“I thought, here’s an opportunity for someone other than me to give them an experience I can’t give them. Through Stacey and that online interaction with a farm, I thought my kids needed a chance to see a farm in real life.”

He contacted Fonterra about visiting a farm and that led to a bus trip paid by the company to Kaiwaiwai Dairies near Featherston, where students had a ride in the trailer to the dairy, watched the cows head in to milking, met the cows and watched them being milked.

“The guys were really engaged with the kids. Fonterra had a couple of people there and put on a barbeque for the kids and that all came about through Farmer Time. If I hadn’t joined Farmer Time, that wouldn’t have happened.”

It didn’t end there though. On the bus again, the class was taken to the local cheese factory where they saw brie being salted – the process had been delayed so staff could show the class how it was done. Mark says the day was “absolutely amazing” for the kids.

“The kids are still talking about it – it was the highlight of the term.”

He Mark says the experience showed his students that farming could be about robotics, engineering and far more than just milking cows which was a real eye-opener.

“For me, it’s a case that if we don’t introduce primary school kids to those things, it will be too late because the kids will have made their choices for their future by the time they reach high school. There is a chance that one of these kids may end up doing farming at some point.”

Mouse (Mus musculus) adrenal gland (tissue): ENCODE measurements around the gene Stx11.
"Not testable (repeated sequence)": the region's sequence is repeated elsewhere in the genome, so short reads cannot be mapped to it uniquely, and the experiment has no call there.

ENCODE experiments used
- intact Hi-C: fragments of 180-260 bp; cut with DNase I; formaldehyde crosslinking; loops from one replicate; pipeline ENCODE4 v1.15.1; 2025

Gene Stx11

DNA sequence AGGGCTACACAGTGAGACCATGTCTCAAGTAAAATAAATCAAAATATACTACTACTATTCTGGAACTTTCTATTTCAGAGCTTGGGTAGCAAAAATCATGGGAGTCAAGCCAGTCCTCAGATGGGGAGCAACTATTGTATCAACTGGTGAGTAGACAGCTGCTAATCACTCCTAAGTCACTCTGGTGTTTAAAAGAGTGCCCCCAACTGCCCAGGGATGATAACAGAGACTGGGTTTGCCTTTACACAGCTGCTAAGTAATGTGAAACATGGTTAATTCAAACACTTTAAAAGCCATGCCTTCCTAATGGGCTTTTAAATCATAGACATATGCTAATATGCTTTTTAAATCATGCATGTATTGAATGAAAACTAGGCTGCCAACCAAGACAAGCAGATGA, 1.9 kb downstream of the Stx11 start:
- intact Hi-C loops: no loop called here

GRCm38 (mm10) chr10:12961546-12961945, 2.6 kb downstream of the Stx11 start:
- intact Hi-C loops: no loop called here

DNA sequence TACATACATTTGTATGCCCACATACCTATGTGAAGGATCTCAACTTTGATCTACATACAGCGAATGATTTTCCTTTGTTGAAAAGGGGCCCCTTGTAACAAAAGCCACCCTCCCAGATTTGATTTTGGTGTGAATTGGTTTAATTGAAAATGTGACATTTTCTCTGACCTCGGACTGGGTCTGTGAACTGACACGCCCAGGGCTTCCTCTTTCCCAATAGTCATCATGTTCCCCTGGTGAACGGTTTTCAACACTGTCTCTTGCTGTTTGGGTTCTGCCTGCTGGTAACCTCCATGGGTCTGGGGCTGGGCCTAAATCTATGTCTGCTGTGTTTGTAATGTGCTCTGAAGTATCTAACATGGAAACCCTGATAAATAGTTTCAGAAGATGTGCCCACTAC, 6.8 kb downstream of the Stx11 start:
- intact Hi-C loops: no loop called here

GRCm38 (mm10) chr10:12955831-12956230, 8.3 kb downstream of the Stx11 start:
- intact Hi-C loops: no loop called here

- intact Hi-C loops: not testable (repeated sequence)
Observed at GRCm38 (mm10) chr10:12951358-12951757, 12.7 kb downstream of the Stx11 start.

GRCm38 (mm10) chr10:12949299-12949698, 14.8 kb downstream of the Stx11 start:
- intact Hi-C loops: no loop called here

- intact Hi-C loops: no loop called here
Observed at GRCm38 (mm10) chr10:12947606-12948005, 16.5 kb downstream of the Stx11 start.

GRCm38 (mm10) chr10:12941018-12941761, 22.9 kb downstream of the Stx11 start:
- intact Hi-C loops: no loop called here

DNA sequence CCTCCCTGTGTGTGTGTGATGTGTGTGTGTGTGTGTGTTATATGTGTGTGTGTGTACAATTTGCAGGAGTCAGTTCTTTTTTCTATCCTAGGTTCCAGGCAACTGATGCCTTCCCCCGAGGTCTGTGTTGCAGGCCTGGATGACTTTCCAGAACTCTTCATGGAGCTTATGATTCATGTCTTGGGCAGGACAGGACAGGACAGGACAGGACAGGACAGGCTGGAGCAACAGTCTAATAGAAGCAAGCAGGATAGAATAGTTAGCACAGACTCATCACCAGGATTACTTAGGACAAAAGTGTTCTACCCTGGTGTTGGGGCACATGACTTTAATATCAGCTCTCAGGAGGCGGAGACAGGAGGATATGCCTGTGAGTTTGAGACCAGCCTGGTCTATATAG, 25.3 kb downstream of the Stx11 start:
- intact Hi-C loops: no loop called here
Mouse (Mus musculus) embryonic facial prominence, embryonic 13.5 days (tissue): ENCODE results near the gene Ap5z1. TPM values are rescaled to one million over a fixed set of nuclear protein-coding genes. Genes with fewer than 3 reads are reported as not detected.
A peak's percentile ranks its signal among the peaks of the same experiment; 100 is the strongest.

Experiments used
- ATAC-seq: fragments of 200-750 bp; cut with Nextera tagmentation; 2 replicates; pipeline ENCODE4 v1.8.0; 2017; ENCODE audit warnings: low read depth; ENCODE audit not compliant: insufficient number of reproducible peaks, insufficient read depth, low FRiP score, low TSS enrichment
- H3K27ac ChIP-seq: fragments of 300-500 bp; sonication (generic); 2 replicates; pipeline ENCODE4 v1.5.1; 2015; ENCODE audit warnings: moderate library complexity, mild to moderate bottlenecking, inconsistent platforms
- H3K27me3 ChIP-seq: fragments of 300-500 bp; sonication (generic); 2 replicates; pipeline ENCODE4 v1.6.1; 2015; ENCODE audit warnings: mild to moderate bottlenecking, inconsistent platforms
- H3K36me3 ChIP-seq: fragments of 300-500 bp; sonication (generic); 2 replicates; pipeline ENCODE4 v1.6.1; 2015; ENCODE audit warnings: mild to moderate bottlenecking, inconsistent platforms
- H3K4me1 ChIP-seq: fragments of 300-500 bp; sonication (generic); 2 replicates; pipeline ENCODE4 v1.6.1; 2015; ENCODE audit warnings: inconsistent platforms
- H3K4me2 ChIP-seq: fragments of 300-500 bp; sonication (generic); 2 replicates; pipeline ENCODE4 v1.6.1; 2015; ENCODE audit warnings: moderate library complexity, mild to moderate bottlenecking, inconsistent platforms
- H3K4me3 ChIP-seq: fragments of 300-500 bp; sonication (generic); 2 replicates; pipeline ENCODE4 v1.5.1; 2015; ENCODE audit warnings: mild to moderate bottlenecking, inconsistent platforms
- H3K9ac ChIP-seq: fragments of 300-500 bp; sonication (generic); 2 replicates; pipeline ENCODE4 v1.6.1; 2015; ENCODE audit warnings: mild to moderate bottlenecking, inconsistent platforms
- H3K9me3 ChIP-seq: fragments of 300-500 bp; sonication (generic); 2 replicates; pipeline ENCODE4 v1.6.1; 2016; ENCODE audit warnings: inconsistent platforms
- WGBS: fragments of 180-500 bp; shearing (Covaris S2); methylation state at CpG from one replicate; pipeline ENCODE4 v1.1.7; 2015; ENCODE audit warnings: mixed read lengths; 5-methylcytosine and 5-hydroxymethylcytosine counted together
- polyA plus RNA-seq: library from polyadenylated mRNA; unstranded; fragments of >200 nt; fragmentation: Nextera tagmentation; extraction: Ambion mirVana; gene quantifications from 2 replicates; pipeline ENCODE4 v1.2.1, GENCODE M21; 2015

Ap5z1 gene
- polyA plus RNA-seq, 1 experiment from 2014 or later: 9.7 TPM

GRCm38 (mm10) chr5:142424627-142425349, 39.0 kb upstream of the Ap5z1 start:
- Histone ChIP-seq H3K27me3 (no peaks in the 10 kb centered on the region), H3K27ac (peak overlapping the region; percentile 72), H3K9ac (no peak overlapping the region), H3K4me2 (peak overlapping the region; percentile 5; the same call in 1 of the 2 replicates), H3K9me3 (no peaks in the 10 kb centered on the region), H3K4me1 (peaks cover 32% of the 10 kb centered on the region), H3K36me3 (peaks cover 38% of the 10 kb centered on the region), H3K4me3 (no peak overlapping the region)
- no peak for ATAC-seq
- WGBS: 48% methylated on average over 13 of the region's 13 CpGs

Back in the classroom, Mark says his students have been transfixed with Stacey’s videos and explanation of what is happening on the farm. One session showed the riparian planting along waterways to protect the environment and he says that slotted right into the sustainability topic being taught in schools.

“I want to continue doing it because next year I’ll have a different set of kids. The media narrative isn’t that great for farming and here are these farmers doing their absolute best. It’s a real eye-opener.”

The class has posted their farm experiences on the school’s Facebook page and are planning a story in the local paper which, he says, distributes the story further.

Alongside Farmer Time, the school is part of Hutt Science’s Moo to You initiative which provides resources to schools from pasture to climate change.

“It all comes together to produce the most amazing experiences for the kids. My interest is actively striving to see kids become the best they can be. It’s about how do we make this real for kids?”